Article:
In our last blog visit to the cemetery, we were pondering whether Elizabeth Israel's husband was ever laid to rest beside her or if he had been interred away from his beloved wife.
I am happy to report that I received a reply to my question from a genealogist whose husband is related to the Israel couple.
She shared that they had been told that Alexander died while visiting his sister in St. Louis, but that they had discovered a receipt for his burial next to Elizabeth. The receipt had the payments broken into monthly payments, so it may be assumed that the engraving was too expensive for the family to undertake at the time.
I am so grateful to know that the couple is together. I don't know about you, but these situations can make me grieve a bit for those involved, even if they are no relation to me. Yes, people interred in cemeteries are "real" people who led very real lives. I would rather find out about them than read a fictional account of someone who never actually existed. I've added Alexander's name and information to the Findagrave database for anyone who has the same question in the future.
I was also glad to be able to share a bit of fun information about Alexander with our informant, as well. Although her family knew that he had a registered patent for a washing machine, they had not yet seen a picture of it. Here it is:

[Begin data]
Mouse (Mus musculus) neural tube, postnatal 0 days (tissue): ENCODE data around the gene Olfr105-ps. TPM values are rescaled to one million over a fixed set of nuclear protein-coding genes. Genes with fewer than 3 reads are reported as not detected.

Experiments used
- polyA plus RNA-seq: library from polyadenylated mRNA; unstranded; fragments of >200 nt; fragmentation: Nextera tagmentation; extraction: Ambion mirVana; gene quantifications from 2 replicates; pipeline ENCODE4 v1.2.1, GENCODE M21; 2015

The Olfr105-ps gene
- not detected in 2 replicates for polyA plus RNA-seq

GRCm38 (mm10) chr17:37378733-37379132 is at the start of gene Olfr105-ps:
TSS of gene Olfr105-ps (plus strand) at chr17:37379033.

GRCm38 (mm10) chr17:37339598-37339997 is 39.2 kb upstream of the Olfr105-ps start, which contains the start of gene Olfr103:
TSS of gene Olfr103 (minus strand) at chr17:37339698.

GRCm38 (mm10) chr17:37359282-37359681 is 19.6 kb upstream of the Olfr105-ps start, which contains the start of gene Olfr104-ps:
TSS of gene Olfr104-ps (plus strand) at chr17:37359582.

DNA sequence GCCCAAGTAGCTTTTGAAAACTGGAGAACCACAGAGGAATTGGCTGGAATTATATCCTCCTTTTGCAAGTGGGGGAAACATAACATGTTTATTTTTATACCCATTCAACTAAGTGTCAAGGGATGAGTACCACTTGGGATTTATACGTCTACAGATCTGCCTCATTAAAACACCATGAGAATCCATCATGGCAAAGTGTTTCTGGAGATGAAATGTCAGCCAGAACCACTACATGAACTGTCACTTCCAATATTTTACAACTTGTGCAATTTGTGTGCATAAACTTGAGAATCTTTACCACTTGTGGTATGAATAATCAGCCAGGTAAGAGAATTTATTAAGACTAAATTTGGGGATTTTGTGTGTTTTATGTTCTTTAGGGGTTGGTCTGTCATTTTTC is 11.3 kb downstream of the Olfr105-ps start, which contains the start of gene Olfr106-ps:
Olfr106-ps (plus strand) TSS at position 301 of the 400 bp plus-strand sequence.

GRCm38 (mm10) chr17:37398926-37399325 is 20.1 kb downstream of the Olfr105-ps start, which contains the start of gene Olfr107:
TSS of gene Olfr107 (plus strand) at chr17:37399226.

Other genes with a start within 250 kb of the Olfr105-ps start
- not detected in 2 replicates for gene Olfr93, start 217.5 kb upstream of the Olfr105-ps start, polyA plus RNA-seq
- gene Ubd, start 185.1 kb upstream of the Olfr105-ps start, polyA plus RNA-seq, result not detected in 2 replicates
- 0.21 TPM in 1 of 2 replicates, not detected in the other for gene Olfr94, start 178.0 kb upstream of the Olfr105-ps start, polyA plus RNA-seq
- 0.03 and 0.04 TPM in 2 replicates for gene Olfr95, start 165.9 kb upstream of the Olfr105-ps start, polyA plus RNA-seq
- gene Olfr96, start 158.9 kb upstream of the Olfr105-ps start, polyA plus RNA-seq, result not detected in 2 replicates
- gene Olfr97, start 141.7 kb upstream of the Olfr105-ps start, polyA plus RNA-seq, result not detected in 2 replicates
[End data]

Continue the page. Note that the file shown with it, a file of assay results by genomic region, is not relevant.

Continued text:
Alexander was quite ingenious, and surely his blacksmithing skills came into play with the design.
The description of the machine is in Alexanders own words, so it gives an insight into his engineering skills.
"…the clothes are thoroughly washed or scoured and boiled at the same time. The clothes are thoroughly cleaned without danger of injuring or tearing the same, and the machine is adapted for washing the finest fabrics - lace curtains and the like. The water is kept constantly boiling by the heater and s continuously circulated throughout he revolving drum an brought into contact with the clothes contained therein. The clothes are constantly carried upward and dripped by means of the radially-disposed ribs and are at the same time subjected to the scoring or rubbing action of the rotary washboard."
It actually sound quite like our washing machines today!